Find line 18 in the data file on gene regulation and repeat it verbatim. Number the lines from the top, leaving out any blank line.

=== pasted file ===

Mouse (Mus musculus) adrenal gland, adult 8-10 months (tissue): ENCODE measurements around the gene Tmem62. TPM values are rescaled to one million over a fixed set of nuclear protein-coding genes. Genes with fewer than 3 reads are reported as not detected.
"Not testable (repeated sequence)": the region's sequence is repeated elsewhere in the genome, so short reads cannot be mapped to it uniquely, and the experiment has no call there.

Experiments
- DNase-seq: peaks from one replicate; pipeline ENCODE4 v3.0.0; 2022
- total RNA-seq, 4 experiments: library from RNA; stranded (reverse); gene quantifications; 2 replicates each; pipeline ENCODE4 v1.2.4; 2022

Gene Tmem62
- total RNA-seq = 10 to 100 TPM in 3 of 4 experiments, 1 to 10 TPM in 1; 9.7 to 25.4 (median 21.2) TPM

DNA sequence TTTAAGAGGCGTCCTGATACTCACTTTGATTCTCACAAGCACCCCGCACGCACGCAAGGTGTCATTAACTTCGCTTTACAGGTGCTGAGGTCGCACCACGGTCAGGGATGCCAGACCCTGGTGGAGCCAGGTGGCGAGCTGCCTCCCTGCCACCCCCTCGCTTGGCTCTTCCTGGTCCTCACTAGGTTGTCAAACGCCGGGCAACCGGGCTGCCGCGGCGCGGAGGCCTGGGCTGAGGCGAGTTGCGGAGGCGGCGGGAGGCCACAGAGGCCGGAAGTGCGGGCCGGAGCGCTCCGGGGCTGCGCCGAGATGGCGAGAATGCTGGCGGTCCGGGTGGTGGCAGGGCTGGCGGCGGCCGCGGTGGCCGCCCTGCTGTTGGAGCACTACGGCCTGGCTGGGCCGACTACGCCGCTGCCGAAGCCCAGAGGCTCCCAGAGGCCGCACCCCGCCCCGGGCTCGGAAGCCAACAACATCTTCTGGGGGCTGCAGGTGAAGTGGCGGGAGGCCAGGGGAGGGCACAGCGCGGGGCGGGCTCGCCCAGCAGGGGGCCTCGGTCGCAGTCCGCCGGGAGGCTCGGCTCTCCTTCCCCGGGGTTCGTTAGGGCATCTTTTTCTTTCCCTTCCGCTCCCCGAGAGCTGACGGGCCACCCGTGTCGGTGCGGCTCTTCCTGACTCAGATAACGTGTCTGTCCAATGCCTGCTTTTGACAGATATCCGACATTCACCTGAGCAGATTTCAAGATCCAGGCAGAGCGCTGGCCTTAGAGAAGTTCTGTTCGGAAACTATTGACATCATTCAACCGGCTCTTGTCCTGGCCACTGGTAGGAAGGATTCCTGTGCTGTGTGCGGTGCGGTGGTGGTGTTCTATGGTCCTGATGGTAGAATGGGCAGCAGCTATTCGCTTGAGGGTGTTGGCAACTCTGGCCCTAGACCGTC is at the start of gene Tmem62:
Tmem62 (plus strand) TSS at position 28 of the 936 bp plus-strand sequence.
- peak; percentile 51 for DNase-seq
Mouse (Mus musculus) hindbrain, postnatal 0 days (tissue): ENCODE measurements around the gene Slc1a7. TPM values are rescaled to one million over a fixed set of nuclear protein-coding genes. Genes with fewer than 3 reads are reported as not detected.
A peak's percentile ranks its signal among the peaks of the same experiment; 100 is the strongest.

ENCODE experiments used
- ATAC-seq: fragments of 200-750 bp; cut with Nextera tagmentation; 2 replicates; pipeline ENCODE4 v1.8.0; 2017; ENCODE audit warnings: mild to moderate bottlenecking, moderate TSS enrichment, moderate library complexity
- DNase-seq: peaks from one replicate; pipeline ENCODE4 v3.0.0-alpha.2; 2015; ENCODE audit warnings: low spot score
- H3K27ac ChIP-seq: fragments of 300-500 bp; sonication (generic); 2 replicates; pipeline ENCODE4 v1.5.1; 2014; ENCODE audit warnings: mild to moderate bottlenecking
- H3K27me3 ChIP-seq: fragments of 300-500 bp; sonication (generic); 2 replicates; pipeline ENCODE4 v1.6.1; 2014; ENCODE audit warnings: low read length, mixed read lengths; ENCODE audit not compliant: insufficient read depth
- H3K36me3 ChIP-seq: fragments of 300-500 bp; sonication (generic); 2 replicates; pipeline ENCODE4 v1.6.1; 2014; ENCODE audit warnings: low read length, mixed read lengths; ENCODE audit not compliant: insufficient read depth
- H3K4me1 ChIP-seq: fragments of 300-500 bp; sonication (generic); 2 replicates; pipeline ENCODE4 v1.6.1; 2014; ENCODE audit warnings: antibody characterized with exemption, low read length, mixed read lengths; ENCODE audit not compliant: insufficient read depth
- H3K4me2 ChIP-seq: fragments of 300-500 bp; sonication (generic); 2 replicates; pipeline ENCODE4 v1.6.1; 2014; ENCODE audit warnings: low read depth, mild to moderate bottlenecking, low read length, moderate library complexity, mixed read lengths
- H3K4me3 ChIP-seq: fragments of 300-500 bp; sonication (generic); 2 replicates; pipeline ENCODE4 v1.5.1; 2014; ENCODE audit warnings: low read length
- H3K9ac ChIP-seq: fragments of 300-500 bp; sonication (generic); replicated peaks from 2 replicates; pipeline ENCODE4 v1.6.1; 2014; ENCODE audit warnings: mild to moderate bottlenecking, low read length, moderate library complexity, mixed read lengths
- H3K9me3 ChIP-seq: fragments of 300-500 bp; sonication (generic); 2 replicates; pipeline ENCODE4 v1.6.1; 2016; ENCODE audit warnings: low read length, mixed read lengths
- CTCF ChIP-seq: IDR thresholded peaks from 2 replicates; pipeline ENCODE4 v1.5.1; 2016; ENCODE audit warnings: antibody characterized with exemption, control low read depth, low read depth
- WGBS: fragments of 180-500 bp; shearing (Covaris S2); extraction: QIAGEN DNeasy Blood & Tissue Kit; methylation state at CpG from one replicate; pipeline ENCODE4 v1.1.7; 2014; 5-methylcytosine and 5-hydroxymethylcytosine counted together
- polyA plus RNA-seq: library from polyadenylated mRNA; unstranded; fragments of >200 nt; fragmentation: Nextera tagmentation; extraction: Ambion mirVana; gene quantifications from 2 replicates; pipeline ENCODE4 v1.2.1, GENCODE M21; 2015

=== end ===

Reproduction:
- H3K36me3 ChIP-seq: fragments of 300-500 bp; sonication (generic); 2 replicates; pipeline ENCODE4 v1.6.1; 2014; ENCODE audit warnings: low read length, mixed read lengths; ENCODE audit not compliant: insufficient read depth